New Delhi: The Sanyukt Samaj Morcha (SSM) — the political front of 22 farmers’ unions which had taken part in the agitation against the Narendra Modi government’s now-repealed farm laws — failed to win a single seat in the Punjab assembly polls.
The political fate of its leaders now is uncertain — while some say there is still room for them in Punjab, others say their poll adventure has come to an end.
Their allies in the farmers agitation, who were against contesting the elections, have also distanced themselves from the SSM.
The SSM contested in all 117 seats in Punjab. Even its prominent leaders, such as Balbir Singh Rajewal, the face of the front who contested from Samrala, got around 4 per cent votes, and Prem Singh Bhangu, who contested from Ghanaur, struggled to cross 2 per cent of the voteshare, according to the Election Commission records.
The efforts of SSM general secretary Kanwalpreet Pannu, who did not contest polls but supported candidates across seats in the Manjha region, also seem to be in vain.
“There are two primary reasons why the election adventure of the farmers did not work out,” said Manjeet Singh, chief spokesperson of the SSM.
“First, the farmers’ unity is fragile. One may see them as individuals united by one occupation, but they are divided by political affiliations. Second, there is an immense power struggle. When some leaders said that they would contest polls, others started acting as major hurdles in their way,” he alleged.
“However, I would not say that this is the end of their politics. If a party like the AAP could come to Punjab and carve out a space for itself, why not farmers’ groups? But then, for that to happen, they definitely need to introspect and chalk out better strategies,” said Singh.
ThePrint approached Rajewal through phone calls and WhatsApp messages, but he did not respond till the time this report was published.
Sukhdev Singh Kokri Kalan, general secretary of Bharatiya Kisan Union’s Ugrahan faction, known as BKU (Ugrahan) — which did not contest the polls — said the political future of Rajewal and the other SSM members remains uncertain now.
“The masses supported these leaders when they stood against the three farm laws. They started assuming that the same masses would support them in electoral politics. That is where they went wrong. Now their future is uncertain — they have distanced themselves from the pressure group of farmer unions and they have failed in electoral politics as well,” said Kokri Kalan.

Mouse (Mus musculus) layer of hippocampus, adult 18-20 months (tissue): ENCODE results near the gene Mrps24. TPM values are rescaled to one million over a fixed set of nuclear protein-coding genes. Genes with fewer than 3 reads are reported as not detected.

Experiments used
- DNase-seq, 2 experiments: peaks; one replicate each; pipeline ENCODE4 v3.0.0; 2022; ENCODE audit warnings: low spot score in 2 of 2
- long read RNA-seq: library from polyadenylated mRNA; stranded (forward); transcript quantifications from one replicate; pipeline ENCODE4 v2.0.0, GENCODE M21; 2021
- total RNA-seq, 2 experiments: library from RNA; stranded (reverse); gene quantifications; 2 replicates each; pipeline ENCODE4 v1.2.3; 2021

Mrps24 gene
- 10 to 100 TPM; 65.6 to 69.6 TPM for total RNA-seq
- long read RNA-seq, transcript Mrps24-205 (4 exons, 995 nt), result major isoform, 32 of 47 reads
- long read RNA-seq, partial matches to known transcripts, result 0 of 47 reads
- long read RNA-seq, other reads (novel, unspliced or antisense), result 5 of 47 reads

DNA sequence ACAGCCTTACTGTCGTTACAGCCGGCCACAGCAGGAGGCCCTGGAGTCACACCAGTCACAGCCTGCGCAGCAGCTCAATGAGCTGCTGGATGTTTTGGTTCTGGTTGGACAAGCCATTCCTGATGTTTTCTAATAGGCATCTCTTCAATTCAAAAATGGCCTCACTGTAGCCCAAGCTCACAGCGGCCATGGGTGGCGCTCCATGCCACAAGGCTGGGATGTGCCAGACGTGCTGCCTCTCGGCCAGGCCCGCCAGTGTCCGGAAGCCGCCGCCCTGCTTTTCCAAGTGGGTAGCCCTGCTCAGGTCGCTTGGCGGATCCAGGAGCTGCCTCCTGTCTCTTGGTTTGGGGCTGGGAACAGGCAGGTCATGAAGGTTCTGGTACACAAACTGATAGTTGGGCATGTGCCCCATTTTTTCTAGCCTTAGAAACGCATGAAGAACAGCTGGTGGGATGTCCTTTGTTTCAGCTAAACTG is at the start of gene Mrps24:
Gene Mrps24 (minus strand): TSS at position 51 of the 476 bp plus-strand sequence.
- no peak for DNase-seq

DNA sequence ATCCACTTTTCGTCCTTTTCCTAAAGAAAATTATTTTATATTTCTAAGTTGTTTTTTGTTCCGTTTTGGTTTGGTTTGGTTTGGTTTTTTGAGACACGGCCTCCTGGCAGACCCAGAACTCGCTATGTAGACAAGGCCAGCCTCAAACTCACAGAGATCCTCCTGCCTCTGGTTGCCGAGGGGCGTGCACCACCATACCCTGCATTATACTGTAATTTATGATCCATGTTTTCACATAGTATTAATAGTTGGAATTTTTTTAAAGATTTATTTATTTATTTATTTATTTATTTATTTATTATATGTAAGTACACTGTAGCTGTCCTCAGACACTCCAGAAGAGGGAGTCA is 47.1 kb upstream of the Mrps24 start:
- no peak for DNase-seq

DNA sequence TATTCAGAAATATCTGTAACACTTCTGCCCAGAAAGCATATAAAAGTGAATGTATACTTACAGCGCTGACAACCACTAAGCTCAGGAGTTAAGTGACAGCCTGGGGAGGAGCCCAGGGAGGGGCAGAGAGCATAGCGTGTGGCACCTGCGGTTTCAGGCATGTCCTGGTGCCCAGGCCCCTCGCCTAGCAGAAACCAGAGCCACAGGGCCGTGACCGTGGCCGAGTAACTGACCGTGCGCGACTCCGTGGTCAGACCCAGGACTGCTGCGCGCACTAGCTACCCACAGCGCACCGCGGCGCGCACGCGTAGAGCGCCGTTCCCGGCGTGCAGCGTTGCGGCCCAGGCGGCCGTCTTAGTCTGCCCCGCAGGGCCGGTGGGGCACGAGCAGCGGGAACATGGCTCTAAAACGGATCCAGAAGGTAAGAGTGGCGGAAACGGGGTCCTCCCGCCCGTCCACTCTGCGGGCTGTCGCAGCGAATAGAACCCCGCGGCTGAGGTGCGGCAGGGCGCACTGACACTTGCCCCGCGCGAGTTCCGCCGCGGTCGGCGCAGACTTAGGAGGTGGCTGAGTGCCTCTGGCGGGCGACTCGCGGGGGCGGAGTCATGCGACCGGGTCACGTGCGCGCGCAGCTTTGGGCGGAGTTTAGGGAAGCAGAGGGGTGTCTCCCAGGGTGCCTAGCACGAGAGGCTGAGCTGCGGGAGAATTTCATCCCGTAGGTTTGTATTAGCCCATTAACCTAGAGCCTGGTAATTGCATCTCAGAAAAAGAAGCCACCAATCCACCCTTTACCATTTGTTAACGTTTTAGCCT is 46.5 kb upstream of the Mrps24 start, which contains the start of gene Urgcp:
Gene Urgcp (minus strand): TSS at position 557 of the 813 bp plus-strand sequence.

The Samyukt Kisan Morcha (SKM), the umbrella body of farmers’ unions which led the agitation against three controversial farm laws — and from which the SSM essentially sprouted — has now called a meeting of its members on 14 March in Delhi to decide the fate of the SSM leaders.
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Decision to contest, followed by rift
Rajewal launched the SSM in December 2021, after prolonged discussions between him and Aam Aadmi Party (AAP) chief Arvind Kejriwal did not yield any results, said senior political functionaries in both the parties.
The SSM is a group of 22 farmers’ unions which were participants of the much larger SKM, which led the anti-farm law demonstrations that blocked parts of Delhi’s border for more than a year.
The three controversial laws were repealed by the Union government on 29 November 2021, and a few days later, the agitation was withdrawn.
While debates over entering electoral politics often happened among the farmers groups even during the protests, things started taking shape more rapidly after the protest was withdrawn on 9 December, three farmer leaders who are part of the SKM told ThePrint.
By end-December, the SSM was born, with Rajewal as the face of the front, immediately triggering a rift in the SKM, because of strong opposition from several other farm bodies.
SKM meeting to decide fate of SSM leaders
The SKM has called a meeting of all its members in Delhi on 14 March, said farmer leader and SKM representative Darshan Pal, adding that the agenda of the meeting involves taking a decision on the fate of the leaders — Rajewal being the most prominent of them — who jumped into electoral politics at the cost of a split in farmers’ unity.
“They were bound to fail and it happened. Now, they are likely to feel isolated because they are no longer active members of the pressure group of farmer unions which is still fighting for MSP and other issues. The 14 March meeting is important in terms of ascertaining the fate of those leaders,” said Pal.
(Edited by Saikat Niyogi)
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